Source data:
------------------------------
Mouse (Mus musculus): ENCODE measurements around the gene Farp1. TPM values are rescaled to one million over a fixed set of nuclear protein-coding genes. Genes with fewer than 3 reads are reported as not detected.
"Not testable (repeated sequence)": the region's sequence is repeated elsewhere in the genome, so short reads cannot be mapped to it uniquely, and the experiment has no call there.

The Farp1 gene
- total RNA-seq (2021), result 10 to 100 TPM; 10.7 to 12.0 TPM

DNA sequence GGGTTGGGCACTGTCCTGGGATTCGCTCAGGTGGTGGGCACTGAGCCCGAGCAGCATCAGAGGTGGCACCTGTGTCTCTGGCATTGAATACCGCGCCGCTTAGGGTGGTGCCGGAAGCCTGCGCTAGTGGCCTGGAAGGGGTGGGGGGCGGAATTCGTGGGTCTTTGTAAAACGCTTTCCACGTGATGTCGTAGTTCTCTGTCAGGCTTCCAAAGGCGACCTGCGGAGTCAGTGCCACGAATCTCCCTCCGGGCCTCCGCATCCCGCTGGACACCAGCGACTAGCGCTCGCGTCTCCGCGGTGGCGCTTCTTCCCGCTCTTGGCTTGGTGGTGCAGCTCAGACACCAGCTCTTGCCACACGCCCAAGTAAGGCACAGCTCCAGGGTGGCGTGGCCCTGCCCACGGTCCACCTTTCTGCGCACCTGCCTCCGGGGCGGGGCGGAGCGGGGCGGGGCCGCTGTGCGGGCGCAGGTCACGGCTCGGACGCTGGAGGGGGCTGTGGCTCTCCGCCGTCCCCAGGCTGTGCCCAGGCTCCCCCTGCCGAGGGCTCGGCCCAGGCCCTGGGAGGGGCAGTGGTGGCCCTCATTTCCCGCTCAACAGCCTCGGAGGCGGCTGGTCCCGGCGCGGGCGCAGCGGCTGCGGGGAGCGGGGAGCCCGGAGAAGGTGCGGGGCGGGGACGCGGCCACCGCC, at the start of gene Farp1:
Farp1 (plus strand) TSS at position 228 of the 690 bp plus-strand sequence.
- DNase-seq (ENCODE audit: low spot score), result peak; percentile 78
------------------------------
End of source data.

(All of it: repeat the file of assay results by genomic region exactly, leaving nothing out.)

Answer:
Mouse (Mus musculus): ENCODE measurements around the gene Farp1. TPM values are rescaled to one million over a fixed set of nuclear protein-coding genes. Genes with fewer than 3 reads are reported as not detected.
"Not testable (repeated sequence)": the region's sequence is repeated elsewhere in the genome, so short reads cannot be mapped to it uniquely, and the experiment has no call there.

The Farp1 gene
- total RNA-seq (2021), result 10 to 100 TPM; 10.7 to 12.0 TPM

DNA sequence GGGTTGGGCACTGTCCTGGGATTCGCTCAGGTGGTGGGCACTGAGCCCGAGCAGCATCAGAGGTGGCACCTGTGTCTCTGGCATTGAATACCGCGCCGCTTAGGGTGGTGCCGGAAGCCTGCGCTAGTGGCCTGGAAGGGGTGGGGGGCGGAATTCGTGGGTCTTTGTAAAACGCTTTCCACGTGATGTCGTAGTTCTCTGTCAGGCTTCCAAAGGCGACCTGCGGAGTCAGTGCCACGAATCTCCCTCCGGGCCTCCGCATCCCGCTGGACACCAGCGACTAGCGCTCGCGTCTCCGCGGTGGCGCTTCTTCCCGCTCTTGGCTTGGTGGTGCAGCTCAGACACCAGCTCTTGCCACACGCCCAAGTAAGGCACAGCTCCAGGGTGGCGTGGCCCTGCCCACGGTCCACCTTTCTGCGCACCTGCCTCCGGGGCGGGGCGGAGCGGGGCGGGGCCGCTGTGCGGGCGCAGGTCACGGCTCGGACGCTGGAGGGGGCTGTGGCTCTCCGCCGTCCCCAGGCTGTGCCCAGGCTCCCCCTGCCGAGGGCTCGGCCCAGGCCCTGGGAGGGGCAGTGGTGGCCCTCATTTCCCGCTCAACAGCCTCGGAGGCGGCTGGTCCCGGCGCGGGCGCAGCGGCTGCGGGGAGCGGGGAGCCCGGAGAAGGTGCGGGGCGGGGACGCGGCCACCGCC, at the start of gene Farp1:
Farp1 (plus strand) TSS at position 228 of the 690 bp plus-strand sequence.
- DNase-seq (ENCODE audit: low spot score), result peak; percentile 78